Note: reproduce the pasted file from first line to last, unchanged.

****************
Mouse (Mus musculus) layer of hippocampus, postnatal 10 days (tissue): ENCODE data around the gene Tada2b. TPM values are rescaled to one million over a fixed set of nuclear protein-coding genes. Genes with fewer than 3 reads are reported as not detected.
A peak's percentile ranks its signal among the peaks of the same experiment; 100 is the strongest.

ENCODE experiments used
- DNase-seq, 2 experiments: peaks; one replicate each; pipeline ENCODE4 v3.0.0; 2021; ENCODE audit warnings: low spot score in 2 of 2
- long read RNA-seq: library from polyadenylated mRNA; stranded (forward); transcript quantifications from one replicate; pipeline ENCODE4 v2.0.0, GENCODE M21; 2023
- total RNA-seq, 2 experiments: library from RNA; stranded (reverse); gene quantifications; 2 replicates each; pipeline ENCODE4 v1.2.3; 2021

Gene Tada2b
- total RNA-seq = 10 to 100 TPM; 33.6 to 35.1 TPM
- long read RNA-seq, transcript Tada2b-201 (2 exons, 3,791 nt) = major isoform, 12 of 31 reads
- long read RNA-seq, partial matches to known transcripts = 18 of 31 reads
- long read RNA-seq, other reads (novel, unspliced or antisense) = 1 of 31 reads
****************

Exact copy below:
Mouse (Mus musculus) layer of hippocampus, postnatal 10 days (tissue): ENCODE data around the gene Tada2b. TPM values are rescaled to one million over a fixed set of nuclear protein-coding genes. Genes with fewer than 3 reads are reported as not detected.
A peak's percentile ranks its signal among the peaks of the same experiment; 100 is the strongest.

ENCODE experiments used
- DNase-seq, 2 experiments: peaks; one replicate each; pipeline ENCODE4 v3.0.0; 2021; ENCODE audit warnings: low spot score in 2 of 2
- long read RNA-seq: library from polyadenylated mRNA; stranded (forward); transcript quantifications from one replicate; pipeline ENCODE4 v2.0.0, GENCODE M21; 2023
- total RNA-seq, 2 experiments: library from RNA; stranded (reverse); gene quantifications; 2 replicates each; pipeline ENCODE4 v1.2.3; 2021

Gene Tada2b
- total RNA-seq = 10 to 100 TPM; 33.6 to 35.1 TPM
- long read RNA-seq, transcript Tada2b-201 (2 exons, 3,791 nt) = major isoform, 12 of 31 reads
- long read RNA-seq, partial matches to known transcripts = 18 of 31 reads
- long read RNA-seq, other reads (novel, unspliced or antisense) = 1 of 31 reads